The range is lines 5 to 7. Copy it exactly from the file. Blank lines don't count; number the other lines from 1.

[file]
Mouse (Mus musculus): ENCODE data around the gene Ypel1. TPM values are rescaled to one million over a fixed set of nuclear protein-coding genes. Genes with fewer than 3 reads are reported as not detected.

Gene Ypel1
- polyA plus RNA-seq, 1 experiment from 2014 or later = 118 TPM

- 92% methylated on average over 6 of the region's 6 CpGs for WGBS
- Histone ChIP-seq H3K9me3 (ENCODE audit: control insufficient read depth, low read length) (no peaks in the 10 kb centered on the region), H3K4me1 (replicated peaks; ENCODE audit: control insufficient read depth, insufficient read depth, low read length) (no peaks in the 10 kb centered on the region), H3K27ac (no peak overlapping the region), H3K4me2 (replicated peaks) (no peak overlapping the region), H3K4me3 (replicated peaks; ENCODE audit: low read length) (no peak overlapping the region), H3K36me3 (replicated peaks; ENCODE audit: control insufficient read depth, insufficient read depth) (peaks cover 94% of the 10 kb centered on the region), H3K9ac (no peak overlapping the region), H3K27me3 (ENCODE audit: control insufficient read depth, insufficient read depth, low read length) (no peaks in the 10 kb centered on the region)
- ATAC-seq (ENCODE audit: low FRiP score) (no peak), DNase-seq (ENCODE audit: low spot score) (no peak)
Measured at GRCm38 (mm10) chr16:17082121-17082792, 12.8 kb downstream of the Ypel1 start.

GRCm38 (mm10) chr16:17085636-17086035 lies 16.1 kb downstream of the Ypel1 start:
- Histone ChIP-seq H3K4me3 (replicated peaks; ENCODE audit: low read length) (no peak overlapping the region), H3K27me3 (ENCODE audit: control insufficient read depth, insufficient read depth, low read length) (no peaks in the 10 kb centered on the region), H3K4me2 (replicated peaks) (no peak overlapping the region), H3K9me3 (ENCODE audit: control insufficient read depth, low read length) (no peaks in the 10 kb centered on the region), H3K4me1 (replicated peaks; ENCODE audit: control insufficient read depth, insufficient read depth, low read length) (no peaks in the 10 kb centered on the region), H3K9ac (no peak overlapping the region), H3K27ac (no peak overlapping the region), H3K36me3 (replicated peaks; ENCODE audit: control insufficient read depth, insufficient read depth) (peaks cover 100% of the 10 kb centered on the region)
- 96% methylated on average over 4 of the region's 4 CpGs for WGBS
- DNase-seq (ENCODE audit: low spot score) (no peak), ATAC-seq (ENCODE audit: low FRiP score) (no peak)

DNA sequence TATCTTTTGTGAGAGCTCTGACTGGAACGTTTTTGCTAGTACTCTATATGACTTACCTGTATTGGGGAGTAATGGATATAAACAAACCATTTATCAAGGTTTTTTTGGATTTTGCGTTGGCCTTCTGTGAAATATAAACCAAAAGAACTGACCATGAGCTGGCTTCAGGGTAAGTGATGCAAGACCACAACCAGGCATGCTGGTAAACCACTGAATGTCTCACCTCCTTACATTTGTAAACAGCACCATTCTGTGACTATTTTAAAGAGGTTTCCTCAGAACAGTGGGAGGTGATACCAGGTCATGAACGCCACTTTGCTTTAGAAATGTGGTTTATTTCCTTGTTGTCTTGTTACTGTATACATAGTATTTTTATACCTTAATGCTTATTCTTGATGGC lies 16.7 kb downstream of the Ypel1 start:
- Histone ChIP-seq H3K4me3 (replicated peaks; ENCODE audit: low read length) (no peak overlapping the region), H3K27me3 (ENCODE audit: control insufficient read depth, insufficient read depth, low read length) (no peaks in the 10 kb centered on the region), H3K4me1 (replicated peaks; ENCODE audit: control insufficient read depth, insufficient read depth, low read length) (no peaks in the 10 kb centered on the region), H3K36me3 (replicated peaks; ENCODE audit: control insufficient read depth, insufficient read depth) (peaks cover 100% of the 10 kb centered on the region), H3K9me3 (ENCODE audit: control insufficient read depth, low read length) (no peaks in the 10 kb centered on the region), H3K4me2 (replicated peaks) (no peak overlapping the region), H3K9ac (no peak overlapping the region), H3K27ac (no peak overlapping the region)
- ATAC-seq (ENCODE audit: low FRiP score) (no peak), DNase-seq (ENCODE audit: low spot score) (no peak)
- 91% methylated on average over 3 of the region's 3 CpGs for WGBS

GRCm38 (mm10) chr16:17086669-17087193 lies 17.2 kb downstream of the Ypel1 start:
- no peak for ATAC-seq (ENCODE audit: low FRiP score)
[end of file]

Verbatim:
- Histone ChIP-seq H3K9me3 (ENCODE audit: control insufficient read depth, low read length) (no peaks in the 10 kb centered on the region), H3K4me1 (replicated peaks; ENCODE audit: control insufficient read depth, insufficient read depth, low read length) (no peaks in the 10 kb centered on the region), H3K27ac (no peak overlapping the region), H3K4me2 (replicated peaks) (no peak overlapping the region), H3K4me3 (replicated peaks; ENCODE audit: low read length) (no peak overlapping the region), H3K36me3 (replicated peaks; ENCODE audit: control insufficient read depth, insufficient read depth) (peaks cover 94% of the 10 kb centered on the region), H3K9ac (no peak overlapping the region), H3K27me3 (ENCODE audit: control insufficient read depth, insufficient read depth, low read length) (no peaks in the 10 kb centered on the region)
- ATAC-seq (ENCODE audit: low FRiP score) (no peak), DNase-seq (ENCODE audit: low spot score) (no peak)
Measured at GRCm38 (mm10) chr16:17082121-17082792, 12.8 kb downstream of the Ypel1 start.